Authors

  1. Section Editor(s): Raso, Rosanne MS, RN, NEA-BC

Article Content

Doesn't it seem like we're making a decision every minute? Whether simple, complex, or mind-boggling, every decision we make is watched by our staff and colleagues. These decisions offer a significant and truthful glimpse into our values, as well as tell the story of the workplace culture we promote. What messages are you sending with your decisions?

  
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Doughnuts for breakfast-you aren't health conscious. Staff meetings and celebrations held only during day-shift hours-you don't care about the night shift. No follow-up on new bedside report expectations-you don't think it really matters whether the expectations are met. Organizing the supply room by yourself-you don't value staff input. And these are just the simple decisions!

 

Ineffective decision making is a major source of frustration for all of us. Using meaningful data instead of knee-jerk reactions to drive decisions is basic, but not consistently done. Building consensus around a decision instead of yes-no voting, or, even worse, autocratic pronouncements, is a solid strategy to improve buy in. Other fundamentals include being true to underlying core values and understanding downstream effects. Deciding how to decide is an important decision for you to make.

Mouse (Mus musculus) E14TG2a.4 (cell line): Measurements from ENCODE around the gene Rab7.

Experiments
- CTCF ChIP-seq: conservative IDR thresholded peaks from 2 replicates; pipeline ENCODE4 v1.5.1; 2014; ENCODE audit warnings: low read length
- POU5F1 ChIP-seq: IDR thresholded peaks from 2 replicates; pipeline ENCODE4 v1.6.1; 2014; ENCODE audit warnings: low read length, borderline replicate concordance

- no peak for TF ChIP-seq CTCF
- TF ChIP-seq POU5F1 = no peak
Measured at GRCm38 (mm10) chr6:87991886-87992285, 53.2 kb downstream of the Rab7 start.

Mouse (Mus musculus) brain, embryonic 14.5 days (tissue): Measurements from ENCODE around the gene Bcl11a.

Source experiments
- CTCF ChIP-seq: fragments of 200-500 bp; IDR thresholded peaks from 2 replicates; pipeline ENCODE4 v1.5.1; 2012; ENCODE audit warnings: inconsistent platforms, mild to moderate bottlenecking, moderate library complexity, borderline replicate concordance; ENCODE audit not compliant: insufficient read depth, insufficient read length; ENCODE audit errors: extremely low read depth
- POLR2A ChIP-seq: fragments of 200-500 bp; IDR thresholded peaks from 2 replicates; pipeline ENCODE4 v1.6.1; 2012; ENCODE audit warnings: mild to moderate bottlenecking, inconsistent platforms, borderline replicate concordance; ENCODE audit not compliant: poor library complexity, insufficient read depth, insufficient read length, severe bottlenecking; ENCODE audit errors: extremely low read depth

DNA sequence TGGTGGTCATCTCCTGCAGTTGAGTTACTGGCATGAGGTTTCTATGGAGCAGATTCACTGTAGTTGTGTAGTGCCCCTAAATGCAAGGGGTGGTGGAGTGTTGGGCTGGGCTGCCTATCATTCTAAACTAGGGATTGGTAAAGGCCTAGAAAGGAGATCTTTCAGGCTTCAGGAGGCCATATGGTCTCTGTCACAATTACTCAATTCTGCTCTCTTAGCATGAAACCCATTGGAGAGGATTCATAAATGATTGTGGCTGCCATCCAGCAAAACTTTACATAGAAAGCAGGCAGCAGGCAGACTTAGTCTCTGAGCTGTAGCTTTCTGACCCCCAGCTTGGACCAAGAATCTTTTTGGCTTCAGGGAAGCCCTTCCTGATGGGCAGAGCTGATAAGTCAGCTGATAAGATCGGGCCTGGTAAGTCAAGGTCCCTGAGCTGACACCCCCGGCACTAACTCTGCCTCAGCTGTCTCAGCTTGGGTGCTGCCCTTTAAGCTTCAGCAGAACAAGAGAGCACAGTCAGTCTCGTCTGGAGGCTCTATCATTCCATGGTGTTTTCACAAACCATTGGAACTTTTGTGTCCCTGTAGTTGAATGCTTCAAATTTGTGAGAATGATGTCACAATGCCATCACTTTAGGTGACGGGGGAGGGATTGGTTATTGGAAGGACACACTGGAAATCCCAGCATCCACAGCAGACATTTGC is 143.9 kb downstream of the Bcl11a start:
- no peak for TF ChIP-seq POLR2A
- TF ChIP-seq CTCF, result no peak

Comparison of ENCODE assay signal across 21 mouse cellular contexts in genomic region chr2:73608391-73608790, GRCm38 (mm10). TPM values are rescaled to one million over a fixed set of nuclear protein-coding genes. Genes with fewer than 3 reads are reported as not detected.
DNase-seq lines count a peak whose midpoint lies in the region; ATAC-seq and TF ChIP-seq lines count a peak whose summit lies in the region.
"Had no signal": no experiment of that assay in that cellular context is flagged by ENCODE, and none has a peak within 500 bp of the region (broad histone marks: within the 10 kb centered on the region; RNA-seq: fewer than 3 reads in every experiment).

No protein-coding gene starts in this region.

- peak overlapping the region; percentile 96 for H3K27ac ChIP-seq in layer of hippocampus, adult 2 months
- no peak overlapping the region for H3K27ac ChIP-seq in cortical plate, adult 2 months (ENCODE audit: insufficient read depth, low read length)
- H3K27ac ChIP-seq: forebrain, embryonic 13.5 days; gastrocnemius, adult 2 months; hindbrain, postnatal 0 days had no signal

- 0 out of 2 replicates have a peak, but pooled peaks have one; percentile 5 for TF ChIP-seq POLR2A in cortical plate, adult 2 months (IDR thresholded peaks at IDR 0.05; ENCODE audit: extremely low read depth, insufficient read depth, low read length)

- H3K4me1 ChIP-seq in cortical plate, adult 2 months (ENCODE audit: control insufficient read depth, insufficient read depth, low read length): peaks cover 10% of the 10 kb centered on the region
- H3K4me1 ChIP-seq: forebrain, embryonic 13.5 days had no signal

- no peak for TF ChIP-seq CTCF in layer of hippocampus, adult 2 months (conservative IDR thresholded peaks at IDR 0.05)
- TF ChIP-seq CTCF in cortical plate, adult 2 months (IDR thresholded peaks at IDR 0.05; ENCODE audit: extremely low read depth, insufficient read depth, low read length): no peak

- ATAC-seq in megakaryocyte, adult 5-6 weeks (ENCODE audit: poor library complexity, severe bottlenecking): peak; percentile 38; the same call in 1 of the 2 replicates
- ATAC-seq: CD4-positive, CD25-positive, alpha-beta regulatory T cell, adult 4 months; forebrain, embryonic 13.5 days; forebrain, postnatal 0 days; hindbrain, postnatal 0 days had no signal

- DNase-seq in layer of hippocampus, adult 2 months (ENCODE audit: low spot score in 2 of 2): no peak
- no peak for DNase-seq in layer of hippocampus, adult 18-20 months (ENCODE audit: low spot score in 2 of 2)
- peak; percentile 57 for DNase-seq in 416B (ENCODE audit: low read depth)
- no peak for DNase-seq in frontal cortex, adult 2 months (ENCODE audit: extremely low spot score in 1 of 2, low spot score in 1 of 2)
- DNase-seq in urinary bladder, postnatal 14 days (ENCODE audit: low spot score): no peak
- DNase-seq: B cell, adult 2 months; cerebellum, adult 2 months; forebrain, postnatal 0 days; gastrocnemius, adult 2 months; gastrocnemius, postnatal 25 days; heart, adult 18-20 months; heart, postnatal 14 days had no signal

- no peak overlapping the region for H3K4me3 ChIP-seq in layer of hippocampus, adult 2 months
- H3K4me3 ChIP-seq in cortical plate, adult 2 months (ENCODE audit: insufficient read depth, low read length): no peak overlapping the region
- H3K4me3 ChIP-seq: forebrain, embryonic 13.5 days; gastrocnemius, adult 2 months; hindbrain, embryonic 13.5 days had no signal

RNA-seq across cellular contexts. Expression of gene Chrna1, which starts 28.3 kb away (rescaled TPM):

Although you're ultimately accountable, aren't the best decisions made when end-user input is sought and considered? Isn't it even better when shared governance structures and processes are used? We've all rolled out decisions that made sense to us but failed when they reached our staff; stakeholder participation is essential. Compliance with regulations and standards may not be negotiable, but how we implement them usually is. The practice of allowing others to make decisions is a gift. It helps people grow, sends a message of inclusion and worthiness, and builds an attitude of decisiveness. If a staff member's decision doesn't produce positive results, it becomes a teaching point. As a leader, you should support the choice and help with the effects.

 

Sometimes, reaching a decision seems so overwhelming that we simply avoid it. In that case, get help! You may need to talk through the process and your available options with an expert or hold multiple meetings to hash out details. We can't always foresee all of the consequences, and unintended consequences aren't always negative. Downstream effects must be considered, but not to the point of prolonged indecision. Evaluate quickly and regularly, and act on feedback.

 

Remember that not making a decision is, in fact, a decision. It tells your staff that the status quo is fine and may even send the message that you aren't an effective leader. Strong leaders aren't afraid to make decisions, even if they make a mistake. Communicate the whys and circumstances of your choices, including what's out of your scope of authority. Use all of the resources, tools, and recommendations that you have at your disposal.

 

Leadership is decision making-all day, every day. Whether you're making a decision or influencing one, make it count.

 

NURSING.MANAGEMENT@WOLTERSKLUWER.COM

  
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